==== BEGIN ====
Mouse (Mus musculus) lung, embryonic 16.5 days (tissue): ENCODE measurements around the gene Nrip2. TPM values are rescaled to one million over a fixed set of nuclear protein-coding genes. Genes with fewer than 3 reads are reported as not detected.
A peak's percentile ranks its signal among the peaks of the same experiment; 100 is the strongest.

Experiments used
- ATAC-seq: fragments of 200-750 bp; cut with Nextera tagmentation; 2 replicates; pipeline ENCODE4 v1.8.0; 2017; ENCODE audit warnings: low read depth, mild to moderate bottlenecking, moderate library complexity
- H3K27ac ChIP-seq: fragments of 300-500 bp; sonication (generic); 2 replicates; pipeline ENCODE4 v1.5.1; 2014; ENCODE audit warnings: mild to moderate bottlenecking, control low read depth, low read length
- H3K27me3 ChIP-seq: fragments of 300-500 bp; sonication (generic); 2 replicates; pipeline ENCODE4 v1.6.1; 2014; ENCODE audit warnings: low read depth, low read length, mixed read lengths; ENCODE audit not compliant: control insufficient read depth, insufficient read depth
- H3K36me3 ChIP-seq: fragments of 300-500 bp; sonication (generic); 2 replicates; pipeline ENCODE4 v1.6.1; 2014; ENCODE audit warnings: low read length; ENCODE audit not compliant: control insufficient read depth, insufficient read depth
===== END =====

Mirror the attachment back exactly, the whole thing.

Mouse (Mus musculus) lung, embryonic 16.5 days (tissue): ENCODE measurements around the gene Nrip2. TPM values are rescaled to one million over a fixed set of nuclear protein-coding genes. Genes with fewer than 3 reads are reported as not detected.
A peak's percentile ranks its signal among the peaks of the same experiment; 100 is the strongest.

Experiments used
- ATAC-seq: fragments of 200-750 bp; cut with Nextera tagmentation; 2 replicates; pipeline ENCODE4 v1.8.0; 2017; ENCODE audit warnings: low read depth, mild to moderate bottlenecking, moderate library complexity
- H3K27ac ChIP-seq: fragments of 300-500 bp; sonication (generic); 2 replicates; pipeline ENCODE4 v1.5.1; 2014; ENCODE audit warnings: mild to moderate bottlenecking, control low read depth, low read length
- H3K27me3 ChIP-seq: fragments of 300-500 bp; sonication (generic); 2 replicates; pipeline ENCODE4 v1.6.1; 2014; ENCODE audit warnings: low read depth, low read length, mixed read lengths; ENCODE audit not compliant: control insufficient read depth, insufficient read depth
- H3K36me3 ChIP-seq: fragments of 300-500 bp; sonication (generic); 2 replicates; pipeline ENCODE4 v1.6.1; 2014; ENCODE audit warnings: low read length; ENCODE audit not compliant: control insufficient read depth, insufficient read depth